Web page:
Laser Range Finding and File Recovery

In this new years eve episode Jason Appelbaum joins us to talk about Laser Range Finding using the USB Missile Launcher and some custom code. Chris Gerling is in the house doing file recovery the down and dirty way. Trust your Technolust and thanks for a great '08!

Laser Range Finding

Adding laser range finding to the web missile software lets you determine whether a target is in range of the missile launcher. The laser range finding software does work but it is a slightly challenging making it work with the current hardware because the software's so old. It’s really more of a proof of concept than a real tool.

The theory behind it is pretty cool: the distance can be determined by counting the number of pixels from the center of the CCD to where the laser's point is reflected. That count, plus the distance between the laser and the camera, gives us the side of the triangle. Then using some simple trigonometry you can find the base of the triangle which is the distance that the object is from the laser.

The problem is the size of the dot on the CCD is not taken into account, so this theory only works for objects in a certain range. That range depends on the distance between the laser and camera. The missile launcher has a short range so the new idea is using two cameras for the laser range finding, one for the missile launchers short range needs and one for long range playing with the cat. Then you can get the best of both worlds the new concept.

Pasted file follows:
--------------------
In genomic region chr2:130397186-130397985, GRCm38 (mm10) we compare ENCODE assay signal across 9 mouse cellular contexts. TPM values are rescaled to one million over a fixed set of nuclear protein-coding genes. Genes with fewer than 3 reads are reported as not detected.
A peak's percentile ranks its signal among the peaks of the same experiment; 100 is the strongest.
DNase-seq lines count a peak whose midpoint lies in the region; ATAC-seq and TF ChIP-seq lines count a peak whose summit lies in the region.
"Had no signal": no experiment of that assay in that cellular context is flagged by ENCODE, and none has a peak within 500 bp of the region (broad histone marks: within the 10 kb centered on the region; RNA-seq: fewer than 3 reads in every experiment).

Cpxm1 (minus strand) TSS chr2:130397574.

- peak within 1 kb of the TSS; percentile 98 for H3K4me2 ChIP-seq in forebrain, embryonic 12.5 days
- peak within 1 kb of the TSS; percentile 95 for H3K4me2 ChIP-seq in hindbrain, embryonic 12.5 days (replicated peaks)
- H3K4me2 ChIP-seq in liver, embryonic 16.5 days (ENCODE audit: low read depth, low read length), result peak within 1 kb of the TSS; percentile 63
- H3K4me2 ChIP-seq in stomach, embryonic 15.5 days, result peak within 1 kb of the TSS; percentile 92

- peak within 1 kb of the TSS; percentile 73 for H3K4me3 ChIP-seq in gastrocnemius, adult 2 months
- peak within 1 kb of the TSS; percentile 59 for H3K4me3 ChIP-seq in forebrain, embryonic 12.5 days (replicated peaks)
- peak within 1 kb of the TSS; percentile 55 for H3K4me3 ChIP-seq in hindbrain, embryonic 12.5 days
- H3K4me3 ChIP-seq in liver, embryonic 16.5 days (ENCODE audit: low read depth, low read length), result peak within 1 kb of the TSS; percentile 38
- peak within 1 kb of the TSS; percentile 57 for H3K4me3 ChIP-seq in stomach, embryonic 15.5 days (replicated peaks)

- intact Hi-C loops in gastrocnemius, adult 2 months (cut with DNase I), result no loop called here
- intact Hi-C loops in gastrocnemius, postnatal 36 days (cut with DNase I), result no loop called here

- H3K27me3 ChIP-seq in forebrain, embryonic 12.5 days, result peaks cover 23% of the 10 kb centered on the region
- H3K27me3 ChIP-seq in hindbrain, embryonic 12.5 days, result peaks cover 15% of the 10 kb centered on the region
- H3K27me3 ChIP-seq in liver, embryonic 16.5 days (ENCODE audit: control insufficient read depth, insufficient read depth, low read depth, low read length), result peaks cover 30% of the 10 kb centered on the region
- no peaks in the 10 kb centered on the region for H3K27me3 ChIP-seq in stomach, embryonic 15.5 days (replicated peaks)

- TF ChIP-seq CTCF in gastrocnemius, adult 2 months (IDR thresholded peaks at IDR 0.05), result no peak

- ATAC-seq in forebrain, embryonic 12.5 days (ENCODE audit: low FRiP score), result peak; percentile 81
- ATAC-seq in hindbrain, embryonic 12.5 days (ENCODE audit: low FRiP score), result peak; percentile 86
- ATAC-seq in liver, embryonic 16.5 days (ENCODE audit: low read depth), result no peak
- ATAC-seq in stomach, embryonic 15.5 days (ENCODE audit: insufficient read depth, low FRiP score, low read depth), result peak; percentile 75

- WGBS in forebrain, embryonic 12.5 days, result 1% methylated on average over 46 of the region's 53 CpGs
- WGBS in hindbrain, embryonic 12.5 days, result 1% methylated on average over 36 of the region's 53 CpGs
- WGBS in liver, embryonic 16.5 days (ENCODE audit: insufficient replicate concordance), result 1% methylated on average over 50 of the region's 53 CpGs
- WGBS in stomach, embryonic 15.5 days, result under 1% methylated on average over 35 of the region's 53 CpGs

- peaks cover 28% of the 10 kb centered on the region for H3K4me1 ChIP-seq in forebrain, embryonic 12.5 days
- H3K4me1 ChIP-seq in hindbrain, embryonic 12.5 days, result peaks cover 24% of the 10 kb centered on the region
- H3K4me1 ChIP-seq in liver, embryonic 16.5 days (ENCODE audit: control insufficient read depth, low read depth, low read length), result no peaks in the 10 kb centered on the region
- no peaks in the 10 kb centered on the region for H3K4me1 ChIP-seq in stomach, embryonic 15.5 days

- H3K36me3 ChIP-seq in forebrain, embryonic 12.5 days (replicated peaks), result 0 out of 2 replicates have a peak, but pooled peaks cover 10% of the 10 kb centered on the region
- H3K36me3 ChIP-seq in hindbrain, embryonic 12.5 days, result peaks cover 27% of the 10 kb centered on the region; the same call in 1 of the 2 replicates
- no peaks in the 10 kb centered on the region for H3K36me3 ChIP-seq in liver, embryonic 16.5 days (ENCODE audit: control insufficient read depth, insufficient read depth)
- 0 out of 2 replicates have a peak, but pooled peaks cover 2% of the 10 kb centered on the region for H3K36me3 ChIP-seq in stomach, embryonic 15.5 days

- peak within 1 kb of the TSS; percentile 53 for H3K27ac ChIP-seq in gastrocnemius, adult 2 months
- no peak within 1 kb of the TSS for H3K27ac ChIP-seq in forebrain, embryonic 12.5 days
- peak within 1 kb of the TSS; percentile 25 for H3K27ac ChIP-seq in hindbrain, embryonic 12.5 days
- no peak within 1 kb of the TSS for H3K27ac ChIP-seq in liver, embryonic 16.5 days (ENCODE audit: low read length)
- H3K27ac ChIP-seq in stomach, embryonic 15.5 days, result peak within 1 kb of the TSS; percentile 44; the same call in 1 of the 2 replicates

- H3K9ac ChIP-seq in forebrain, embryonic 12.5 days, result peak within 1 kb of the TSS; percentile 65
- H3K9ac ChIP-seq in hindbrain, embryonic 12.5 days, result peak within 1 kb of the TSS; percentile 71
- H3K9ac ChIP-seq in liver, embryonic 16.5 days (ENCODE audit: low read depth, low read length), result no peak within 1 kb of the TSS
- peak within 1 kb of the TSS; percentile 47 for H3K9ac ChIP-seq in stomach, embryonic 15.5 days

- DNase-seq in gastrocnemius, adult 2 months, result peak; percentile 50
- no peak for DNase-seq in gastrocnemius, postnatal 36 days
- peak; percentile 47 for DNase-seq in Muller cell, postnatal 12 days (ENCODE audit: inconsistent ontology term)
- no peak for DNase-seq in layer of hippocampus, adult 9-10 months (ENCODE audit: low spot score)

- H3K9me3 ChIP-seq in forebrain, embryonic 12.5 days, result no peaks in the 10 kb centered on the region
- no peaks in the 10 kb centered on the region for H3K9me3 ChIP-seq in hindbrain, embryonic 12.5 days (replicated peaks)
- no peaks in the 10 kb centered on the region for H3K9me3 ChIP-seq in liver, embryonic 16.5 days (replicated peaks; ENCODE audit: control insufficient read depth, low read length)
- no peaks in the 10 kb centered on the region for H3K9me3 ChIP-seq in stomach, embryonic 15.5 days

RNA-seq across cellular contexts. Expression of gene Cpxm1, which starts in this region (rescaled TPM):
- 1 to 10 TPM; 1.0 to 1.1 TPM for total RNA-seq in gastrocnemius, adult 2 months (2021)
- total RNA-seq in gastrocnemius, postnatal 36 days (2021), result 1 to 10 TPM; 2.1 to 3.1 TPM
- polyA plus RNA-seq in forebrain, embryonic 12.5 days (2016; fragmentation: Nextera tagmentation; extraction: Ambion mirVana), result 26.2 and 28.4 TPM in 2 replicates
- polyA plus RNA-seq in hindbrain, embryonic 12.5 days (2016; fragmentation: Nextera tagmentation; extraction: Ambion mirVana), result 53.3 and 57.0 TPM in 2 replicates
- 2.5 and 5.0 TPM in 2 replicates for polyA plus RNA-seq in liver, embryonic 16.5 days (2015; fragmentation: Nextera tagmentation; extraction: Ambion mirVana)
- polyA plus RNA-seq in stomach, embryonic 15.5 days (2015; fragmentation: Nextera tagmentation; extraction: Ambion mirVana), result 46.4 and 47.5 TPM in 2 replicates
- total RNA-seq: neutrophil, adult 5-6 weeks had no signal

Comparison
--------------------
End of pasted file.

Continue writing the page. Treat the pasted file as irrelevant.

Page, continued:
There is also a hardware solution

--Jason Appelbaum

File Recovery with the SIFT

In 418 I demonstrated some of the basics in recovering deleted files. Using a DD image taken from a usb drive which had files deleted from it first, I showed off a program called fls which shows you the inodes for each file on a system. Using these inode references, you can carve out in a filesystem exactly where a given file is supposed to reside in the unallocated space. Darren and I discuss some of the math behind this. In the next part I will be showing an easier method of doing this via foremost.

--Chris Gerling

Until next week we welcome your feedback and remind you to Trust your Technolust